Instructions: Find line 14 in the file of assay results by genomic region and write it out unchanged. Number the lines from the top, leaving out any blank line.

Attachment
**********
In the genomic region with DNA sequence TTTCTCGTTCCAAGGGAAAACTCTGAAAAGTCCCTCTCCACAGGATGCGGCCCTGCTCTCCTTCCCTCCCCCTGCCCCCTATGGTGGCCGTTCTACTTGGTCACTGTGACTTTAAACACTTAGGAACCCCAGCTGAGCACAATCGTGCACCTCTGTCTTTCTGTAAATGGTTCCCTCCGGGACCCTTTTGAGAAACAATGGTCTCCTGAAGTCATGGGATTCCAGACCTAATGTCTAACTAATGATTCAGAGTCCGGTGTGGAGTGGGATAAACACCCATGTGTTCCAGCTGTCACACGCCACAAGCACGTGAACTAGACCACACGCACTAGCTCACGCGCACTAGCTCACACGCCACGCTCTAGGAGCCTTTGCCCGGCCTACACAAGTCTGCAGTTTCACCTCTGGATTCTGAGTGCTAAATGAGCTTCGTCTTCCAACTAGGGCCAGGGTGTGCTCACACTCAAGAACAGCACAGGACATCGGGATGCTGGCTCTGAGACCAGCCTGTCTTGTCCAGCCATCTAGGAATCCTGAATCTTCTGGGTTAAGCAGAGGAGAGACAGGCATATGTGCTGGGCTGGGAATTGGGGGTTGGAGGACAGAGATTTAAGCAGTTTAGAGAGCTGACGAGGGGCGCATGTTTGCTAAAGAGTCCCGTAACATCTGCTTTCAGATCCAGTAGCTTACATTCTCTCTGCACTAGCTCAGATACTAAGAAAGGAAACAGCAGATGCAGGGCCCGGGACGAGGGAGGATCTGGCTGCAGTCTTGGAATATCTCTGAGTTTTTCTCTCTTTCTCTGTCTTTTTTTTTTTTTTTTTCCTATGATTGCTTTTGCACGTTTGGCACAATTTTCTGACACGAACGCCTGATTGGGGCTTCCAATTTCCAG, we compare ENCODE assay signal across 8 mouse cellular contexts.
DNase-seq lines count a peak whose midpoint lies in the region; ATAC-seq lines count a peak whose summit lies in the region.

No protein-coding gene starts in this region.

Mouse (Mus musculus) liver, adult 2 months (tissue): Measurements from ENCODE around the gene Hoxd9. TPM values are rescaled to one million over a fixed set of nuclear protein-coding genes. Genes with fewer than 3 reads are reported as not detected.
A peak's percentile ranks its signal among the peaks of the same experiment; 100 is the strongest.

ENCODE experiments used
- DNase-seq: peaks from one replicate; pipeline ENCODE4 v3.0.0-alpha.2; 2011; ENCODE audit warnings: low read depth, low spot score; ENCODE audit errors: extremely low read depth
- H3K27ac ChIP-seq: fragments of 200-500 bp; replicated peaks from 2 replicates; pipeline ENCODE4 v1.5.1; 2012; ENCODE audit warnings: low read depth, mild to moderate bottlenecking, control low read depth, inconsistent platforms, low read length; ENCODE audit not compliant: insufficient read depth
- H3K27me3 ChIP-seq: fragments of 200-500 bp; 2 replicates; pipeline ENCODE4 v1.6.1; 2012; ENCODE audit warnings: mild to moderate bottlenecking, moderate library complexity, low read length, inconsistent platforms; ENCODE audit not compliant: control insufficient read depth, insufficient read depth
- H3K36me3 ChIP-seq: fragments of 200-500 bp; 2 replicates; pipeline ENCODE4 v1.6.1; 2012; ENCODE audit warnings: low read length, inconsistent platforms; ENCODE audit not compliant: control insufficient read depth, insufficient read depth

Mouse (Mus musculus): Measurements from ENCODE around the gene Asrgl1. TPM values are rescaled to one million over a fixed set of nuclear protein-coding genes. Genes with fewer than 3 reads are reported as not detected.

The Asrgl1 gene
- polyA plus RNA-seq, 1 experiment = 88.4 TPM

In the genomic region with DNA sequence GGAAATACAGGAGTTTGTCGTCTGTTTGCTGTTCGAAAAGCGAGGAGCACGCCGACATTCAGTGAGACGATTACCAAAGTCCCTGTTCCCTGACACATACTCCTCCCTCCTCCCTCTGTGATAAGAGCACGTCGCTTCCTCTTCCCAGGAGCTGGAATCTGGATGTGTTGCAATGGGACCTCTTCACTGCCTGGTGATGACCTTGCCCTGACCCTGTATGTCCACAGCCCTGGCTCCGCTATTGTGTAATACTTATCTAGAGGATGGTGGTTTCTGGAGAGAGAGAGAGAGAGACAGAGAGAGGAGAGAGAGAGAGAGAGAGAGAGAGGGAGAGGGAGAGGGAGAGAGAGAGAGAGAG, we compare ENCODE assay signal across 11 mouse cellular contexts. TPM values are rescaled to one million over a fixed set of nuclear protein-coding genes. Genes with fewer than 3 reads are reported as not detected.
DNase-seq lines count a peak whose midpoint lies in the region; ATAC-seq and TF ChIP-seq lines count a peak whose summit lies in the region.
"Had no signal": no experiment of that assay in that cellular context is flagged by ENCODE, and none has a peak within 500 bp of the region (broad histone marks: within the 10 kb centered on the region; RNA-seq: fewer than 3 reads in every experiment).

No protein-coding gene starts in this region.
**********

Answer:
In the genomic region with DNA sequence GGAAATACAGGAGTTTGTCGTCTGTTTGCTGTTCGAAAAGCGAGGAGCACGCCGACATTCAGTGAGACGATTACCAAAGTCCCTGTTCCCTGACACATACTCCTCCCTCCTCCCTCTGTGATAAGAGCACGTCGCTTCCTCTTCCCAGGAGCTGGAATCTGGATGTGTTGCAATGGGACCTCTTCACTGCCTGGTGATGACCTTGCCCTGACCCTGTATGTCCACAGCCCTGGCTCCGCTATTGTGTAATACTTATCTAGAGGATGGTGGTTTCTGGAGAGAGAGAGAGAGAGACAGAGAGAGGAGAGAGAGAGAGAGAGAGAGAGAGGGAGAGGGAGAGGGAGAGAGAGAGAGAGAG, we compare ENCODE assay signal across 11 mouse cellular contexts. TPM values are rescaled to one million over a fixed set of nuclear protein-coding genes. Genes with fewer than 3 reads are reported as not detected.